While it is possible to build supervising systems and try to see where the money will go to, we assume that they will be limited in their capabilities and will be by-passable.

Humanitarian aid is a huge opportunity for Iran. Now, the Shiite Axis ground corridor and the air routes will be open and almost completely unsupervised. Aside from humanitarian aid, Iran can also send military aid and weapons that Iran has so far found exceedingly difficult to transfer!

The Iranian planes bringing “humanitarian aid” have already landed in Beirut. Will the Iranians restrain themselves and not use the planes to transfer weapons to Hezbollah? While we have a hard time believing so, this is not to say that humanitarian aid should not be given to Lebanon. After all, this is a humanitarian matter, which takes precedence over everything else. However, it should be given under supervision.
In our estimation, in light of the circumstances, supervision and prevention of the arrival of weapons under the disguise of humanitarian aid will be very limited, even with precise intelligence. After all, it will be very difficult to explain the attacking and damaging a “humanitarian aid convoy” that was on its way to Lebanon in its time of need following the terrible disaster that befell it.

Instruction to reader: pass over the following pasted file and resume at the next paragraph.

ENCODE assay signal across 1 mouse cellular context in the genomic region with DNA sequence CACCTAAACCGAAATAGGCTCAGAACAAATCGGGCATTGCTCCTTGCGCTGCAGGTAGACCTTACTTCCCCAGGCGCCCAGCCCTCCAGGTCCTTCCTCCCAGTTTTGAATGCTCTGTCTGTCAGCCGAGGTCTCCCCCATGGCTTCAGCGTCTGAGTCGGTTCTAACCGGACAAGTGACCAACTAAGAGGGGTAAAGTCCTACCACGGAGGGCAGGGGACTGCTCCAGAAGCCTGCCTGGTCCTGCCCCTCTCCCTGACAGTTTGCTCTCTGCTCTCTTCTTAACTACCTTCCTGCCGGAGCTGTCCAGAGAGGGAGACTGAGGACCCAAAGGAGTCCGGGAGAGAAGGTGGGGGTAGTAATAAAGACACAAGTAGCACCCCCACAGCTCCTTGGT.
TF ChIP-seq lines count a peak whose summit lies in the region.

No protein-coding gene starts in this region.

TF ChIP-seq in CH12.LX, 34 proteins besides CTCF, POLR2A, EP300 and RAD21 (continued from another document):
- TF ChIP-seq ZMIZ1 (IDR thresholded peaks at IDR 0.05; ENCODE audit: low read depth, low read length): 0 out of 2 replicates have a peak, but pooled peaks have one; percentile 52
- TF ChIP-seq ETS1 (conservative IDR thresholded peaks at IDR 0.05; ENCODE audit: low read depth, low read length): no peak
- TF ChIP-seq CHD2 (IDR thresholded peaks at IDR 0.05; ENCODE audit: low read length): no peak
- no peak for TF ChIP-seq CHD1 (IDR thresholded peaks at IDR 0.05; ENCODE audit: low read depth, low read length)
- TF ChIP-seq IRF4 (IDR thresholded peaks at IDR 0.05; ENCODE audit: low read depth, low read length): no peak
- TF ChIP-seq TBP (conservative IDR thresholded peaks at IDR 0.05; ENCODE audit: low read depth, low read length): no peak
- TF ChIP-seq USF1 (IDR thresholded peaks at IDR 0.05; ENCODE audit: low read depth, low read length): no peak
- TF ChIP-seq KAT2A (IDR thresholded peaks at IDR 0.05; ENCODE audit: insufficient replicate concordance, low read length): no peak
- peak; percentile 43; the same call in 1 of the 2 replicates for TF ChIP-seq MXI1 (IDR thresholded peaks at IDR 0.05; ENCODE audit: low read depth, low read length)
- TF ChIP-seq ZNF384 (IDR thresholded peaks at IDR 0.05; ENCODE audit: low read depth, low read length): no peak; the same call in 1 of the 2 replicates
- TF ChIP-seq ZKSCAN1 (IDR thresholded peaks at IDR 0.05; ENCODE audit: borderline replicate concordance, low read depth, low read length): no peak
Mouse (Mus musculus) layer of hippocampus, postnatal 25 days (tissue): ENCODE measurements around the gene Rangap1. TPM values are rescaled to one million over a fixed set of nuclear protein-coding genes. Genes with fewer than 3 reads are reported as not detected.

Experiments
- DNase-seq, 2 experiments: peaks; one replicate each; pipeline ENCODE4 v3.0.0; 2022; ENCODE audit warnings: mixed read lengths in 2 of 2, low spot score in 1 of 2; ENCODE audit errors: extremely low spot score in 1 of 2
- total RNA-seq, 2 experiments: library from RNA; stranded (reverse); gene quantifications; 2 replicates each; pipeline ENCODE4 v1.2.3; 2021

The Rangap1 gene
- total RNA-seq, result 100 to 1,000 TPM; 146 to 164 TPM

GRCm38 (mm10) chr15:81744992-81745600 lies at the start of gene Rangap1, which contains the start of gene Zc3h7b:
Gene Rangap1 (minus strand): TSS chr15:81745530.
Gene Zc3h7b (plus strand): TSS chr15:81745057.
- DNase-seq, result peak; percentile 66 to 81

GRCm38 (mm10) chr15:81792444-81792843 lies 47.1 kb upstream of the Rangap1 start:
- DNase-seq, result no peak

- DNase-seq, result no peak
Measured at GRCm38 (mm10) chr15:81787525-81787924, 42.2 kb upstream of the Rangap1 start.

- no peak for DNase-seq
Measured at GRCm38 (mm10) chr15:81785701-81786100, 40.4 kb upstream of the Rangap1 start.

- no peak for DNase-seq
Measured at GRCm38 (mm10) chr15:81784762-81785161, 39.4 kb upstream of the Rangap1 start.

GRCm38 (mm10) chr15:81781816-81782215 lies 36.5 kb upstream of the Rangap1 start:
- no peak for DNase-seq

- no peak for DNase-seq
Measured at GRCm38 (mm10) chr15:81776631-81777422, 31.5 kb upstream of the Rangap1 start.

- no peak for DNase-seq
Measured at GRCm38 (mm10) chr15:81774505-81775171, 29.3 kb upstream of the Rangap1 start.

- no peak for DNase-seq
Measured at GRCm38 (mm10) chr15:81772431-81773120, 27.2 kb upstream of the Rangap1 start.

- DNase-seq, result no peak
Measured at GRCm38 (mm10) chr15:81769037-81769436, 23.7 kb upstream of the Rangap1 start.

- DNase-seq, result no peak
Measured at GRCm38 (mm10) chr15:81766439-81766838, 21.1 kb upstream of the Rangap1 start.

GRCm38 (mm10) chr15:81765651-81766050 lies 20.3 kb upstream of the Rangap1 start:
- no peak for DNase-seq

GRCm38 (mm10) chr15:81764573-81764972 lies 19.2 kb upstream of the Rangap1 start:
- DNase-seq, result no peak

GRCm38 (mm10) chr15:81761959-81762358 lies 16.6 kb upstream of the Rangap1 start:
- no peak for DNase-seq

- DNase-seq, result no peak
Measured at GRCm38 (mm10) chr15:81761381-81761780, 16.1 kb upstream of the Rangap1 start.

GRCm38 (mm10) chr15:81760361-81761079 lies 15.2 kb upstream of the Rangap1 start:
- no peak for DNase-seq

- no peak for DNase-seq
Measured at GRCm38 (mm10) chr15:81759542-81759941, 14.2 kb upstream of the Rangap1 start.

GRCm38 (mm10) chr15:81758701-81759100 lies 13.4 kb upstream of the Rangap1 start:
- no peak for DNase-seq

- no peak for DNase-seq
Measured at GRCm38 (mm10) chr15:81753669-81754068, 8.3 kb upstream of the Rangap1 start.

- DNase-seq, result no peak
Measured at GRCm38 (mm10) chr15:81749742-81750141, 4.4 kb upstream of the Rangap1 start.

Despite the opportunities the explosion creates, there are also opportunities for opposers of Hezbollah and the Shiite axis in Lebanon and the West. Hezbollah’s opposition inside and outside Lebanon must educate and seize the opportunity and weaken Hezbollah’s power and strengthen the narrative of building a “new Lebanon.”

Hezbollah suffered a major blow – most likely its assets were destroyed inside the destroyed port. As it is known, part of Hezbollah’s revenue is based on cutting economic coupons from land, air, and sea crossings in and out of Lebanon (sponsorship fees, etc.). Does the explosion’s effect have the potential to undermine and limit Hezbollah’s widespread use of human shield tactics? Will the explosion affect the civilian population which knows that Hezbollah uses it as a “human shield” for its activities? There is no doubt that the explosion will increase the potential for resisting Hezbollah’s tactics, but at this stage, it is not clear to what extent.

Syria, a vital country when it comes to the Shiite ground axis, was also damaged by the devastation in the port of Beirut. Until the explosion, the port of Beirut was a way to bypass international sanctions placed on Syria. The Syrian regime succeeded, thanks to Hezbollah’s control of the port, to import equipment and merchandise via Lebanese companies. These were transferred to Syria from the port in Beirut by land under Hezbollah’s wing (who of course took commission from…). Considering the circumstances, this roundabout way is no longer relevant at the moment.